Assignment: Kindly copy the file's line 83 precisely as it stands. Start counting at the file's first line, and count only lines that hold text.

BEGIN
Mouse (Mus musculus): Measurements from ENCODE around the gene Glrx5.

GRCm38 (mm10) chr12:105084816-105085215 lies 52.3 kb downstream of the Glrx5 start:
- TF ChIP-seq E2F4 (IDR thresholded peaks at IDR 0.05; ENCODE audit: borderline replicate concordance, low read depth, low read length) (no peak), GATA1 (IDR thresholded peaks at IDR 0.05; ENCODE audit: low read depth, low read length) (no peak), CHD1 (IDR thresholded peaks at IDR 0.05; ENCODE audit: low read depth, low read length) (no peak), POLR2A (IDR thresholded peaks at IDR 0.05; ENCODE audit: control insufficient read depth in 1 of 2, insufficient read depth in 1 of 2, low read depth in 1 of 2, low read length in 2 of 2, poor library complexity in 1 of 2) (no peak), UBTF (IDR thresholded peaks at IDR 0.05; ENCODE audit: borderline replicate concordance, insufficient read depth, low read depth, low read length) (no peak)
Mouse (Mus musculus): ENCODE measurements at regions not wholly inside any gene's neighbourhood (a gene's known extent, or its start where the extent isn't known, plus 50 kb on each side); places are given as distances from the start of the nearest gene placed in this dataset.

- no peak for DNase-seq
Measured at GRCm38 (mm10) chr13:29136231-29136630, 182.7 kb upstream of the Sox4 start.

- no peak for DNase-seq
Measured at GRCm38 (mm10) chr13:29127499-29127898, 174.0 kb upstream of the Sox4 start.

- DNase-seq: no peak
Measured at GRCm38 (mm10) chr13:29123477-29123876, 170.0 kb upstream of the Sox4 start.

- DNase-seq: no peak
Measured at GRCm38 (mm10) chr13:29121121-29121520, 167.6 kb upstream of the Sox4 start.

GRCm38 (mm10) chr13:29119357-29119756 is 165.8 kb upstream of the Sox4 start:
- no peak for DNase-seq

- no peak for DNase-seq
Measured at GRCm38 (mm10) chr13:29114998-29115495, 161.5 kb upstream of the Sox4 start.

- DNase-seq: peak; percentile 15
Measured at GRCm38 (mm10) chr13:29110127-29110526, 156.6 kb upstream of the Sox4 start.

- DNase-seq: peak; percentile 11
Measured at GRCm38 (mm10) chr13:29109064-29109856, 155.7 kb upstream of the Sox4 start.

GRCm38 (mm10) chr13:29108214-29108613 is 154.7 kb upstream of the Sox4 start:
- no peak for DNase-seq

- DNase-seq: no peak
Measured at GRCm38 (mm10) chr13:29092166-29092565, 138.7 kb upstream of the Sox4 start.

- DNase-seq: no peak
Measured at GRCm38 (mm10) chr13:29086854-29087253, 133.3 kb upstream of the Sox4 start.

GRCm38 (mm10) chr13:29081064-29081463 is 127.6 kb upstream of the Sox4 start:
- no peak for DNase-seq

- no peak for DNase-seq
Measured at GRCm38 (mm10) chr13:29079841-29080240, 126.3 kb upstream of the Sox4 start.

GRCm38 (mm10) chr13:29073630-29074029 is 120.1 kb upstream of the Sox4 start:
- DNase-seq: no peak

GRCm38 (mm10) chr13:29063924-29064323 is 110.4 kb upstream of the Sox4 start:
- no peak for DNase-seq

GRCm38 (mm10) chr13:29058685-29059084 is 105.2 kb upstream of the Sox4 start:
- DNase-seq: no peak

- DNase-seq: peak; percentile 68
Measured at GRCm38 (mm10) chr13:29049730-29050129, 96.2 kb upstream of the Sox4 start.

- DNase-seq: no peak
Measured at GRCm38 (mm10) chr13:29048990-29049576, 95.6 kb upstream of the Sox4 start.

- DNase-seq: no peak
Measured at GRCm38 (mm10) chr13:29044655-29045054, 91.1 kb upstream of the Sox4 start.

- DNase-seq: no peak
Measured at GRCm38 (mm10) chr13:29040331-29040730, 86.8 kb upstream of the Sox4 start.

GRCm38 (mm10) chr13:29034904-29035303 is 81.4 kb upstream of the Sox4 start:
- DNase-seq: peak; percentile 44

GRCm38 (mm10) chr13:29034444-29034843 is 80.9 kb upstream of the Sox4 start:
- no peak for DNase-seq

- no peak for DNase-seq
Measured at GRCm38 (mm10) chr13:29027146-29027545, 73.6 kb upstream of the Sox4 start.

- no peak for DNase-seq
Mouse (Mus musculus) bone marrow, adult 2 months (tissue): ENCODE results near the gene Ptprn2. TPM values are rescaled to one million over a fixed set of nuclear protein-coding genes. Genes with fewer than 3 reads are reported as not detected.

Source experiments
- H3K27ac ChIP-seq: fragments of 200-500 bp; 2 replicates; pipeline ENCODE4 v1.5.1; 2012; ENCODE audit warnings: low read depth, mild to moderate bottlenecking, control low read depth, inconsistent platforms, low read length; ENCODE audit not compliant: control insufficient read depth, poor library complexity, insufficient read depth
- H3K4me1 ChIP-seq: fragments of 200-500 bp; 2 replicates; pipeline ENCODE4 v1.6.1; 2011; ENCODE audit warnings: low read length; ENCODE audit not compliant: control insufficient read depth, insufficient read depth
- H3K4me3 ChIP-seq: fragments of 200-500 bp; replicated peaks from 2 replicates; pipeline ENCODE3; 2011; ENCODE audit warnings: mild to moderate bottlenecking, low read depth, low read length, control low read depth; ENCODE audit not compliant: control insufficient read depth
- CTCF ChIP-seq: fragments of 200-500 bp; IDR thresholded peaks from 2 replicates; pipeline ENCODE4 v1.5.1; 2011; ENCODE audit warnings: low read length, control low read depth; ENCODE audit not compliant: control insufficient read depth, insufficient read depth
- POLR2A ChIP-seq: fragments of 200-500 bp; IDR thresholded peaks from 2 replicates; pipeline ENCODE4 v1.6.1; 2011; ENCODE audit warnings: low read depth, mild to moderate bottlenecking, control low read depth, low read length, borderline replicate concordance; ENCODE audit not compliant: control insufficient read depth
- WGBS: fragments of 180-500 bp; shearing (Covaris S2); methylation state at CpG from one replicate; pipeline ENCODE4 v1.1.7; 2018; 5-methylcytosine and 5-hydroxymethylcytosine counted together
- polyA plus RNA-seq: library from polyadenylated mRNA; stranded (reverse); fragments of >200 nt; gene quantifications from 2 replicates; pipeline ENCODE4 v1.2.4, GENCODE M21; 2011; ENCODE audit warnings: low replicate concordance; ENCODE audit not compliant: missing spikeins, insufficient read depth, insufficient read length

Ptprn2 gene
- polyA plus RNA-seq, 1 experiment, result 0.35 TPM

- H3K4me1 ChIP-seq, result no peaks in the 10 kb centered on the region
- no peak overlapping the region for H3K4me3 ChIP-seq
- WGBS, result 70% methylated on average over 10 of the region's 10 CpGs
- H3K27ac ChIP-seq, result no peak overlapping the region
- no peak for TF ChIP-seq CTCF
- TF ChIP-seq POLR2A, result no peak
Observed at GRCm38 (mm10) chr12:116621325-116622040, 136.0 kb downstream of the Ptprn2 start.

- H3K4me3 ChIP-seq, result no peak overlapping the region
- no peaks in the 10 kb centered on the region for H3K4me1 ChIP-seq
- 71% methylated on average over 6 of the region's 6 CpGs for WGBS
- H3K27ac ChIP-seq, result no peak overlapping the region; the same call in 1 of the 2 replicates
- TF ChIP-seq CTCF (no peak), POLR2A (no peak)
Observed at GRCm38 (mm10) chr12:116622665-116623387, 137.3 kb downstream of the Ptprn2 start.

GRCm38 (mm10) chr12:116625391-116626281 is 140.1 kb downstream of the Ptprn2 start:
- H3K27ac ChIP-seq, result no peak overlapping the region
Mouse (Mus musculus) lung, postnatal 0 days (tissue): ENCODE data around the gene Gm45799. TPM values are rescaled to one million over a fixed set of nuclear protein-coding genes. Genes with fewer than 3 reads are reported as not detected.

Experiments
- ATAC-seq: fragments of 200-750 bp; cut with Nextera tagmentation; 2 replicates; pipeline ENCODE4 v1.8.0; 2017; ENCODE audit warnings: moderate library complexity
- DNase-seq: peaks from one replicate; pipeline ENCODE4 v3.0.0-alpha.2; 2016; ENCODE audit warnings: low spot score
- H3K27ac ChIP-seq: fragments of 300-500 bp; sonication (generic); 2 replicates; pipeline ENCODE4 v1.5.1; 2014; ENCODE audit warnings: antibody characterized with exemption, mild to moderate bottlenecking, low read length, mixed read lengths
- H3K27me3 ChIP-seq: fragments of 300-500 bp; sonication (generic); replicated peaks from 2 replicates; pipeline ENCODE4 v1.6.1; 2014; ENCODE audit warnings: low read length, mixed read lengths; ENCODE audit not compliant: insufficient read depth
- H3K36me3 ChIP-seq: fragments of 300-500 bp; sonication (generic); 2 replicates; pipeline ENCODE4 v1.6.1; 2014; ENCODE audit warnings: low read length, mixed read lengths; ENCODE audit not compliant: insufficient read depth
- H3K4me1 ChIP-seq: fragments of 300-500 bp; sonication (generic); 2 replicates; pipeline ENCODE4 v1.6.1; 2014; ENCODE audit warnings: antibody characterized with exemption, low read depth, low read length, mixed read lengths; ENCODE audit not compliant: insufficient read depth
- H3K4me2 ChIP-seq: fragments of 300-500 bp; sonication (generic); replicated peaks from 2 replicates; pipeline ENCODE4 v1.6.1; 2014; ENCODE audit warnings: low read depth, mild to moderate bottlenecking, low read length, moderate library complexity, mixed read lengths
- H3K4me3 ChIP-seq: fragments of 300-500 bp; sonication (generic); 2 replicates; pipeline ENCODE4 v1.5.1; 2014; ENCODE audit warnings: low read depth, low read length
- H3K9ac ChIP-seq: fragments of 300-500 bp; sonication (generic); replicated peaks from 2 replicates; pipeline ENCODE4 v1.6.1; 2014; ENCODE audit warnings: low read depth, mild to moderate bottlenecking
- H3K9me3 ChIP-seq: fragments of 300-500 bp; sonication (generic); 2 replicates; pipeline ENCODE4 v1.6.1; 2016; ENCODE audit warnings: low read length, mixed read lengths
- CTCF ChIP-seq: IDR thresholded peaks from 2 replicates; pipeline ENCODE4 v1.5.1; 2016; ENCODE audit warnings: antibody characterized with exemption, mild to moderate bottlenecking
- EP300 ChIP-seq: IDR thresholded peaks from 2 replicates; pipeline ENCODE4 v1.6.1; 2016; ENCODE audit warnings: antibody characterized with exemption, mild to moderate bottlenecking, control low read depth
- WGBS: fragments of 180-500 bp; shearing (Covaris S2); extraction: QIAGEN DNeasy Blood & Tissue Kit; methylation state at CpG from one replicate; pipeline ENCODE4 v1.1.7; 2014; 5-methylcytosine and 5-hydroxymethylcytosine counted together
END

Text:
- H3K27me3 ChIP-seq: fragments of 300-500 bp; sonication (generic); replicated peaks from 2 replicates; pipeline ENCODE4 v1.6.1; 2014; ENCODE audit warnings: low read length, mixed read lengths; ENCODE audit not compliant: insufficient read depth